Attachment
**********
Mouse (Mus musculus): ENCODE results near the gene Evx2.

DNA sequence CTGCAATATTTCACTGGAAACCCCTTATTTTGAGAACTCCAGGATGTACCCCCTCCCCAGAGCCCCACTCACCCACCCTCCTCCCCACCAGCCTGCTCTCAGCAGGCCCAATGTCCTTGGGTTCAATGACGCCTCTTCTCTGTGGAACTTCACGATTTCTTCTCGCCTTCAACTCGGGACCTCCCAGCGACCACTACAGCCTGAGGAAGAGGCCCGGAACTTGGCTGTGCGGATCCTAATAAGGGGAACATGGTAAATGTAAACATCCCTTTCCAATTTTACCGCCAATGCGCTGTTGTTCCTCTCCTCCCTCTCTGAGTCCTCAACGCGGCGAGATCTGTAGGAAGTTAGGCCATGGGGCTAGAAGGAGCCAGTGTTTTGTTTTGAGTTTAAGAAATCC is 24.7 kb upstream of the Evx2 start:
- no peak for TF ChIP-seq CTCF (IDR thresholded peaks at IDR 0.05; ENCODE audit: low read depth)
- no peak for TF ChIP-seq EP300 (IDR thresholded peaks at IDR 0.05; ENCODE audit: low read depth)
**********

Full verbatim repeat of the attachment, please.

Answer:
Mouse (Mus musculus): ENCODE results near the gene Evx2.

DNA sequence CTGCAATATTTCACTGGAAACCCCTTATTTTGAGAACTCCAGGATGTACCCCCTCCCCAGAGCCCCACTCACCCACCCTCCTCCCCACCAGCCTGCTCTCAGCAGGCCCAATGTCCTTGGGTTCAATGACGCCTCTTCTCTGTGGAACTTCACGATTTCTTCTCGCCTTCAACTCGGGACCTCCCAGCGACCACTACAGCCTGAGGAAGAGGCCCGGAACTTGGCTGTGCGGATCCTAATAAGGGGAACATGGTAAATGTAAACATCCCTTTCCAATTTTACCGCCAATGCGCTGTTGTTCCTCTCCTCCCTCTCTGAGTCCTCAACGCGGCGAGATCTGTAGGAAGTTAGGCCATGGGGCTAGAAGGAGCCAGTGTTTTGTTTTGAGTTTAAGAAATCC is 24.7 kb upstream of the Evx2 start:
- no peak for TF ChIP-seq CTCF (IDR thresholded peaks at IDR 0.05; ENCODE audit: low read depth)
- no peak for TF ChIP-seq EP300 (IDR thresholded peaks at IDR 0.05; ENCODE audit: low read depth)